Minimize Taxes from Like-Kind Exchanges. Jean is a real estate investor who has done well over the years trading property on a tax-deferred basis – so-called like-kind exchanges. As a result, she owns several parcels of highly appreciated land, each with a very low cost basis. Jean wants to cash in on her investment success and use the proceeds to live well in retirement. But she faces severe capital gains taxes if and when she sells. Jean’s adviser suggested she might consider, prior to any sale, contributing part of some property worth $500,000. One option would be to make a charitable gift of an undivided fractional interest – a portion worth $100,000, for example – and deduct $100,000 without owing capital gains taxes. The deduction would save $35,000 in taxes in her 35% tax bracket plus $3,800 in net investment income tax. If the capital gain on the part she retained were $200,000, her capital gains tax and net investment income tax would be $37,200, which is more than eliminated by her charitable deduction tax savings.

Keep Lifetime Income. An ideal way to use real estate to accomplish your financial objectives while supporting the Church is to set up a charitable remainder unitrust. What is a unitrust? Basically it is a trust in which you irrevocably place property, but retain a specified income, usually for life. At the end of the trust, the trustee distributes the property to the Church. But because you set up the trust now, rather than leave the property through your will, you are entitled to a substantial income tax charitable deduction. By setting up a unitrust, you can:

  • establish an income for life – one that can grow with inflation;
  • reinvest a highly appreciated, low-yield asset, without incurring capital gains tax;
  • reduce income taxes significantly;
  • gain the investment and administrative services of a trustee;
  • get rid of the financial and personal burdens of property management;
  • make a magnificent gift to the Church.

In the previous example of Jean, the real estate investor, an even better idea might be for her to transfer part or all of her land to a tax-exempt charitable remainder unitrust, avoid all capital gains taxes, retain an income for life and receive a sizable tax deduction in the bargain. After the real estate is sold, the trust will pay Jean a fixed percentage of the value of the trust assets every year. The Church benefits when the trust comes to an end.

Retire from Property Management. Allen is 72 and owns an apartment building worth $900,000 that he purchased many years ago for $300,000. He has taken straight-line depreciation deductions on the building and now has an adjusted basis of only $40,000. Allen plans to move to a retirement community and wants to sell the apartment building and invest for a good retirement income, even though he had long hoped that he could hold onto the property and then ultimately leave it to the Church as an expression of his gratitude.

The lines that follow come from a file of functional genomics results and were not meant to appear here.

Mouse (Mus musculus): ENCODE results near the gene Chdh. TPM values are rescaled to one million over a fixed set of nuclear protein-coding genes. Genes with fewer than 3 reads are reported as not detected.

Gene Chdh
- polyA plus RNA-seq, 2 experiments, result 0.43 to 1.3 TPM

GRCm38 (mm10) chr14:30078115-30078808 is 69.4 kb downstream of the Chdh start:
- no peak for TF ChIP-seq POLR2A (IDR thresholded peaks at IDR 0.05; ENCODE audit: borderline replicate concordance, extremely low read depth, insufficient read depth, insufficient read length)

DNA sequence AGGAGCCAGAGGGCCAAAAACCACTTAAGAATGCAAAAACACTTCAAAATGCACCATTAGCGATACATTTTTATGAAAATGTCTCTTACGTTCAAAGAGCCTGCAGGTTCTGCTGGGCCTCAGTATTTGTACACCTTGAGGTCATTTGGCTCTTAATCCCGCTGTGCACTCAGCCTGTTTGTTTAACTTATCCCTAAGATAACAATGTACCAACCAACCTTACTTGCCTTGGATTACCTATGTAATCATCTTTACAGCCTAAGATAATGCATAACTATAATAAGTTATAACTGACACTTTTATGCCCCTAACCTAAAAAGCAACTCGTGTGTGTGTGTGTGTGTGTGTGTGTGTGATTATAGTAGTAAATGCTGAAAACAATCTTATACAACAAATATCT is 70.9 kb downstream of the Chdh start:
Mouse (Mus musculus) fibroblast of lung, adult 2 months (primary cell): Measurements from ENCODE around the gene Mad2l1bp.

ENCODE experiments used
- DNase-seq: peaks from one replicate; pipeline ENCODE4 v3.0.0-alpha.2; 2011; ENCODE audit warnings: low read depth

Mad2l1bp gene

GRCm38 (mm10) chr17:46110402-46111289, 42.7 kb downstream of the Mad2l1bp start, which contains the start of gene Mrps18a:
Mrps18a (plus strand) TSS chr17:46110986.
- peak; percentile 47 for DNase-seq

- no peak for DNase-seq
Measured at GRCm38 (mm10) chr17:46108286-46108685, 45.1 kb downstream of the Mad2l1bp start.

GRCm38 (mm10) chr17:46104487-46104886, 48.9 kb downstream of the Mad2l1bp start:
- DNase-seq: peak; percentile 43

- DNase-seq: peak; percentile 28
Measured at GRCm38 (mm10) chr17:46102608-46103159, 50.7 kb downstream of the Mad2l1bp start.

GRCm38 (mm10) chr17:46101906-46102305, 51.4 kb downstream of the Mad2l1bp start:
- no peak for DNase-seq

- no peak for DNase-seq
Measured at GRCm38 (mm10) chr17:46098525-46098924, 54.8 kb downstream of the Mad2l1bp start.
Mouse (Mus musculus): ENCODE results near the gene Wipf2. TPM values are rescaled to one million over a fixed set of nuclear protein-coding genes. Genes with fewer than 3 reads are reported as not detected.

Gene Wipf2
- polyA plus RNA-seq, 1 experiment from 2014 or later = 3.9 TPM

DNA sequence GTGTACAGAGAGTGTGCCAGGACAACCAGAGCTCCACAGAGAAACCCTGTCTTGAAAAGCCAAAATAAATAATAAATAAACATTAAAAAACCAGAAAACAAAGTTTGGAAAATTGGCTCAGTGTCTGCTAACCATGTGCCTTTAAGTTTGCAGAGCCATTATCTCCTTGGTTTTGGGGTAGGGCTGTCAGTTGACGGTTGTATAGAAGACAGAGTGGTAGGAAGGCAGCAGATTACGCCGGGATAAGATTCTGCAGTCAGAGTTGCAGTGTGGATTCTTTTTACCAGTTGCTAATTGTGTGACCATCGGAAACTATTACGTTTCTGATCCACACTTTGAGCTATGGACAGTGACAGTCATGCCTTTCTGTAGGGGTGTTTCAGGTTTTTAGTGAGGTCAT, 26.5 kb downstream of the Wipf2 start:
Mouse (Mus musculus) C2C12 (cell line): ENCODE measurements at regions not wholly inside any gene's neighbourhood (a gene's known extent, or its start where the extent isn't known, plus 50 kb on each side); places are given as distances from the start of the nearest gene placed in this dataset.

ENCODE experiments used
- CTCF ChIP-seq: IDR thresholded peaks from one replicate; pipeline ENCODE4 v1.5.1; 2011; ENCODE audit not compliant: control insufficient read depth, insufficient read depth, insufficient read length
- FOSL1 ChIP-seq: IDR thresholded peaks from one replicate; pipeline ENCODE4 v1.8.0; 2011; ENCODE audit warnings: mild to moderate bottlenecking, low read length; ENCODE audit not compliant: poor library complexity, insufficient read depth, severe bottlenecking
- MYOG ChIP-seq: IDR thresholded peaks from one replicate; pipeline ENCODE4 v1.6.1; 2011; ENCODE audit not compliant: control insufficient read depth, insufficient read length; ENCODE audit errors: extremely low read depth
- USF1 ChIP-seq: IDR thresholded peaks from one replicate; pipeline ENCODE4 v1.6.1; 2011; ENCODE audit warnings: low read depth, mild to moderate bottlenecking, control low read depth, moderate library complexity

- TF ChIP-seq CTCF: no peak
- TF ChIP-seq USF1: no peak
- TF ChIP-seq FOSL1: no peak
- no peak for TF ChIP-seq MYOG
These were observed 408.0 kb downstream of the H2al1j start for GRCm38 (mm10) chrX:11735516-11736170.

In addition to his plans to move, now Allen would like to be free of the responsibilities of managing his property. But capital gains and net investment income taxes would take $210,800 of his profit if he were to sell the property outright. This type of situation presents an opportunity for a gift plan that would meet all of Allen’s needs: To give a gift to The Mother Church, maintain an income stream during his retirement years, and even to provide for his wife Marge as well.

Allen can transfer the apartment to a charitable remainder unitrust, set up with The Mother Church, that may pay him and his wife Marge, age 70, 5% of the value of the trust each year for the rest of their lives. The $210,800 capital gains and net investment income taxes won’t come due when the trustee sells and reinvests, so Allen and Marge will begin receiving trust income based on the full $900,000 – about $45,000 a year. Based on their ages and other factors, Allen also will receive a charitable deduction of about $348,000. To summarize, Allen has:

  • established a lifetime income for himself and Marge;
  • reinvested a highly appreciated asset without incurring capital gains tax, which would have included $600,000 taxed at a 20% rate and $260,000 taxable at 25% under depreciation “recapture” rules, plus $25,800 in net investment income tax at 3.8%.
  • reduced his income taxes significantly (the $348,000 gift will be deductible up to 30% of the couple’s adjusted gross income, with a five-year carryover for any excess deductions);
  • gained the investment and management services of a trustee;
  • put an end to ceaseless phone calls from tenants;
  • helped to provide ultimate support for the Church’s core activities.

Allen’s gift plan would work equally well for people who own office buildings or undeveloped real estate and wish to sell and reinvest without paying capital gains taxes. For land that does not produce income (such as a vacant lot) the unitrust would probably be arranged so that income payments are postponed until after the trustee sells the property.

Flip Unitrusts Make Sense with Real Estate. Donors who fund trusts with real estate, closely held stock and other nonliquid assets often use a net-income or net-income with make-up unitrust, which permits the trustee to avoid or postpone income payments prior to the sale of the trust assets. Once the property is sold, however, most donors prefer the fixed percentage payments offered by a straight unitrust. 
Under recent Internal Revenue Code (IRC) §664 regulations, a unitrust created after December 9, 1998, would be allowed to “flip” from a net-income trust to a standard unitrust upon the occurrence of a specific triggering event, which must be outside the control of the trustees or any other persons. The final regulations include examples of permissible triggering events (a beneficiary achieving a particular age, marriage, divorce, death, birth of a child and sale of unmarketable assets, such as real estate) and impermissible events (sale of marketable assets or a request from a beneficiary to convert to fixed percentage payouts). Conversion must occur at the start of the taxable year immediately following the year in which the triggering date or event occurs, and any make-up amounts are forfeited. Unmarketable assets are defined as anything other than cash, cash equivalents or assets that can be readily converted to cash or cash equivalents.